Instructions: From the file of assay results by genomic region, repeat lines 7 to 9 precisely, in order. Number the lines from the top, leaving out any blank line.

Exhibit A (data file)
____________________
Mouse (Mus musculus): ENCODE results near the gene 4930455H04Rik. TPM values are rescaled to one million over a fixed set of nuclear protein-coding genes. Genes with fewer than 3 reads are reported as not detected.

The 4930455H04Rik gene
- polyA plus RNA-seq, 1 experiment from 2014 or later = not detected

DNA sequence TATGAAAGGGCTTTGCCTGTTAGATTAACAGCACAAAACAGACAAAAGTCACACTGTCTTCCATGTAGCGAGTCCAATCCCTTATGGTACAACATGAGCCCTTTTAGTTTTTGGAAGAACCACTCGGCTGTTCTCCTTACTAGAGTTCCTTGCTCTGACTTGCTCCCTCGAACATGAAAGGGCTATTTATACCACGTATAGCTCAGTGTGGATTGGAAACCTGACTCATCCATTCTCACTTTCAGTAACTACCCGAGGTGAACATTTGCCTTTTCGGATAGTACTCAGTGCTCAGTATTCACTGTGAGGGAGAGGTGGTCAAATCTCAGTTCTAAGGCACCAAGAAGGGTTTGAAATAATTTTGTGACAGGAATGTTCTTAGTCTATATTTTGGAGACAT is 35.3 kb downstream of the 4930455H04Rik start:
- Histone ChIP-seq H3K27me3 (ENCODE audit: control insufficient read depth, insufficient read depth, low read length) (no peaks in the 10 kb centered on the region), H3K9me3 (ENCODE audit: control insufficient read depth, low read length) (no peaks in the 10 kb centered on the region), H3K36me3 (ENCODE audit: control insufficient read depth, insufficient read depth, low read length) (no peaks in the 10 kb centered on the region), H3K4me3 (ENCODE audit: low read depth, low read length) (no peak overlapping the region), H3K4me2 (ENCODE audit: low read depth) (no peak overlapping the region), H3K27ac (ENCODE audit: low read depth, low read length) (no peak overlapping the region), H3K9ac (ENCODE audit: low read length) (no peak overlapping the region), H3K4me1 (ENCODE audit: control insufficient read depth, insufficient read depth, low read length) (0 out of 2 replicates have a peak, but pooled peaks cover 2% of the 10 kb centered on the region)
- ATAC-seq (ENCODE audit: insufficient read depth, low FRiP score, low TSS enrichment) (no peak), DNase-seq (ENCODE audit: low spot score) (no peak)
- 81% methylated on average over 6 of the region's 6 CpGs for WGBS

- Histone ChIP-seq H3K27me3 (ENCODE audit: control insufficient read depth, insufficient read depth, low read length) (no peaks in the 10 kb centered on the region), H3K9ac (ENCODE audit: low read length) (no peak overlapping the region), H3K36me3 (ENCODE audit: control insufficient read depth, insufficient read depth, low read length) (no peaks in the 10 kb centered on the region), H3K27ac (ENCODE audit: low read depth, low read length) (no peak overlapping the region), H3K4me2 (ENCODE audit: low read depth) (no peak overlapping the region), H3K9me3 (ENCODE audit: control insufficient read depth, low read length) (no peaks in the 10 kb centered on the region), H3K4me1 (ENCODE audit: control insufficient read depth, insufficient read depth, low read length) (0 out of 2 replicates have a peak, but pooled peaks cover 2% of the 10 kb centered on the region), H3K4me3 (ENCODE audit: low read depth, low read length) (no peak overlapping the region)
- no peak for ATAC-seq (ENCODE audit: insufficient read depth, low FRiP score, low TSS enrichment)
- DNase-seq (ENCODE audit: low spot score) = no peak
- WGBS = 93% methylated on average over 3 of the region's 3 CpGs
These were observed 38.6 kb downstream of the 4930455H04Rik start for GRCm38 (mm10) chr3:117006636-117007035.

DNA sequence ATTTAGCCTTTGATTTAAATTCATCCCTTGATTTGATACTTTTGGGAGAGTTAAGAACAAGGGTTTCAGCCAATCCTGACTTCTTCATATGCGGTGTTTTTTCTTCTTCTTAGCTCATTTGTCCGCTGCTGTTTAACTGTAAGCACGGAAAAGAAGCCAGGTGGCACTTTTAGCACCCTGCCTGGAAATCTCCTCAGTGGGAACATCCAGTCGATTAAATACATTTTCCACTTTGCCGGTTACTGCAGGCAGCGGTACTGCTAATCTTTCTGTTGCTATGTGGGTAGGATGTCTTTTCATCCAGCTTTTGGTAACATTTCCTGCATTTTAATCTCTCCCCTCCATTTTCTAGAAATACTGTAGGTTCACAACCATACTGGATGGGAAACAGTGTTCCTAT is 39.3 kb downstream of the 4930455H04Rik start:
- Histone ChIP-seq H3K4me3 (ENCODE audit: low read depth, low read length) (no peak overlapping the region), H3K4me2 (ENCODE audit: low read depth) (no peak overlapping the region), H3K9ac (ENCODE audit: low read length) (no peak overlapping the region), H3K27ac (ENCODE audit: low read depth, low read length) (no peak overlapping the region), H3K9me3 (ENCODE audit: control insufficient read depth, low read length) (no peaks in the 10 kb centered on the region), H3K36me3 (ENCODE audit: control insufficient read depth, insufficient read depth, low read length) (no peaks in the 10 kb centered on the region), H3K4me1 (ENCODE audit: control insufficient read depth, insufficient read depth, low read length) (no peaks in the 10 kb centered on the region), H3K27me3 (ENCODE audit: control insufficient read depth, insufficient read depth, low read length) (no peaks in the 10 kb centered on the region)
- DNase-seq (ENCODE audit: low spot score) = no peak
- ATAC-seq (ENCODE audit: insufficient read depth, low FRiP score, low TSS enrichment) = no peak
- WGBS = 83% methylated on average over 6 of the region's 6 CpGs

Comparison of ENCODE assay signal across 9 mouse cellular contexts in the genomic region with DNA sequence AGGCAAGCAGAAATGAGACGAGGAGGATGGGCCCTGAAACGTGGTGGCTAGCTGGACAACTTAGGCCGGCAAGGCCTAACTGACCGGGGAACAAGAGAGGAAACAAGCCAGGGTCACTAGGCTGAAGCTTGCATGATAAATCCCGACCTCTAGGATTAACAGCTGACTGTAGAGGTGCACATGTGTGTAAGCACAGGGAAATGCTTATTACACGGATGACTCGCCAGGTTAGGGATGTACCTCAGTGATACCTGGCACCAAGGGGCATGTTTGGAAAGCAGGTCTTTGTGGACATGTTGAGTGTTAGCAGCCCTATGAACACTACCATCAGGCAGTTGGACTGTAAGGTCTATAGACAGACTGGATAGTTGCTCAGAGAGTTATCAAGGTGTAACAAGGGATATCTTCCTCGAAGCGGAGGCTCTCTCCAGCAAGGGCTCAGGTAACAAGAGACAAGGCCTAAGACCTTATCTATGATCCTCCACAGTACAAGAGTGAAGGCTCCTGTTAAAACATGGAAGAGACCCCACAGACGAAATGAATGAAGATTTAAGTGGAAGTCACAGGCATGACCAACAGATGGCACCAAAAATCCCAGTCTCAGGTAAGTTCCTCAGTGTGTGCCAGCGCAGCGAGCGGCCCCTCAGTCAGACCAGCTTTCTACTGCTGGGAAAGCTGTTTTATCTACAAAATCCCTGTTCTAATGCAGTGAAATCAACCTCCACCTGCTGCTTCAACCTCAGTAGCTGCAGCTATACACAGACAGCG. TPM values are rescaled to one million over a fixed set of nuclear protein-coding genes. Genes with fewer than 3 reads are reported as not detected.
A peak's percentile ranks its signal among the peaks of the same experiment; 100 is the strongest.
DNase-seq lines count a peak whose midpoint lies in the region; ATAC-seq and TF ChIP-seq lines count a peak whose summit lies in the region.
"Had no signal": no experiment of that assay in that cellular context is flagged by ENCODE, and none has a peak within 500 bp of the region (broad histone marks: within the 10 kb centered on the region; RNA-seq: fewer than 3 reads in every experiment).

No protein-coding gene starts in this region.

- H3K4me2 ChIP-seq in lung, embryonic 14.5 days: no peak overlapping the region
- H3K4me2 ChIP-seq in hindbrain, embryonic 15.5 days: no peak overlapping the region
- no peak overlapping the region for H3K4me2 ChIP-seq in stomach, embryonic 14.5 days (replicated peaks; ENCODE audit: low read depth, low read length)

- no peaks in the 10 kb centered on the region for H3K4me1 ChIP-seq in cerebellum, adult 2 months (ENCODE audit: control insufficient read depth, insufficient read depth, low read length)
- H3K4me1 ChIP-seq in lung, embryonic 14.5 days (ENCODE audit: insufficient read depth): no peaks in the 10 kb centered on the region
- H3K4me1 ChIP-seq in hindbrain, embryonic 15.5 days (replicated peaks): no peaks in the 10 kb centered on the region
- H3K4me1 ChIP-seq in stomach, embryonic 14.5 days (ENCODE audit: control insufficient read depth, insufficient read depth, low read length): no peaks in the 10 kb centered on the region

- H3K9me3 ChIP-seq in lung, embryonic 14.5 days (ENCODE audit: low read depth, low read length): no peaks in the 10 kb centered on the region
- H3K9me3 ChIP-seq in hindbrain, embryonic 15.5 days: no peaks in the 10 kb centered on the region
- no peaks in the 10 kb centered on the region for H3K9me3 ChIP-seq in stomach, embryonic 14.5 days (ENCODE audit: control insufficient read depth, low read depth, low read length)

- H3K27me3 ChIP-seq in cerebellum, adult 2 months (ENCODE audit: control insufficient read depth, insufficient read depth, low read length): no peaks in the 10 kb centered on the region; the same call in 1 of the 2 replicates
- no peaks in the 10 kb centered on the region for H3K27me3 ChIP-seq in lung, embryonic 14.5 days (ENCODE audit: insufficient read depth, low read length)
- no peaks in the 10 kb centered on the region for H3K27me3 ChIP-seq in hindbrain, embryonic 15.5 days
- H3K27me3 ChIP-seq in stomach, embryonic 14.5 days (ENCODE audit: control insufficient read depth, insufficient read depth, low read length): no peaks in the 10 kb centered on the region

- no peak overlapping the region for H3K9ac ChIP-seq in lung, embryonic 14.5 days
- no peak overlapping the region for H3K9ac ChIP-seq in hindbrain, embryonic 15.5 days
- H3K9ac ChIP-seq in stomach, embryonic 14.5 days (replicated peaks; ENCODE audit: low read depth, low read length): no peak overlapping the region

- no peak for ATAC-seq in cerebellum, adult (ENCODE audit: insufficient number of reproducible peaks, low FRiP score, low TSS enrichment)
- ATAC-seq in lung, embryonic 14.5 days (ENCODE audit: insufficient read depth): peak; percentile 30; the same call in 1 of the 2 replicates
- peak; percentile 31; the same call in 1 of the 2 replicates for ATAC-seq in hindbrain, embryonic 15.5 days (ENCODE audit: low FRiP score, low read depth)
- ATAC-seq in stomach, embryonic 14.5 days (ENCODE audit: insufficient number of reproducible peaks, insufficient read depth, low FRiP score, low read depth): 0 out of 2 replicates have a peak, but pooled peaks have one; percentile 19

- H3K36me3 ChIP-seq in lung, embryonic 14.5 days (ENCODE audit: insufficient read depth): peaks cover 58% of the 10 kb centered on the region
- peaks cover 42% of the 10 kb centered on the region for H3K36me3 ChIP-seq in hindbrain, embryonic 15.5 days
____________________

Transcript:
- 81% methylated on average over 6 of the region's 6 CpGs for WGBS

- Histone ChIP-seq H3K27me3 (ENCODE audit: control insufficient read depth, insufficient read depth, low read length) (no peaks in the 10 kb centered on the region), H3K9ac (ENCODE audit: low read length) (no peak overlapping the region), H3K36me3 (ENCODE audit: control insufficient read depth, insufficient read depth, low read length) (no peaks in the 10 kb centered on the region), H3K27ac (ENCODE audit: low read depth, low read length) (no peak overlapping the region), H3K4me2 (ENCODE audit: low read depth) (no peak overlapping the region), H3K9me3 (ENCODE audit: control insufficient read depth, low read length) (no peaks in the 10 kb centered on the region), H3K4me1 (ENCODE audit: control insufficient read depth, insufficient read depth, low read length) (0 out of 2 replicates have a peak, but pooled peaks cover 2% of the 10 kb centered on the region), H3K4me3 (ENCODE audit: low read depth, low read length) (no peak overlapping the region)
- no peak for ATAC-seq (ENCODE audit: insufficient read depth, low FRiP score, low TSS enrichment)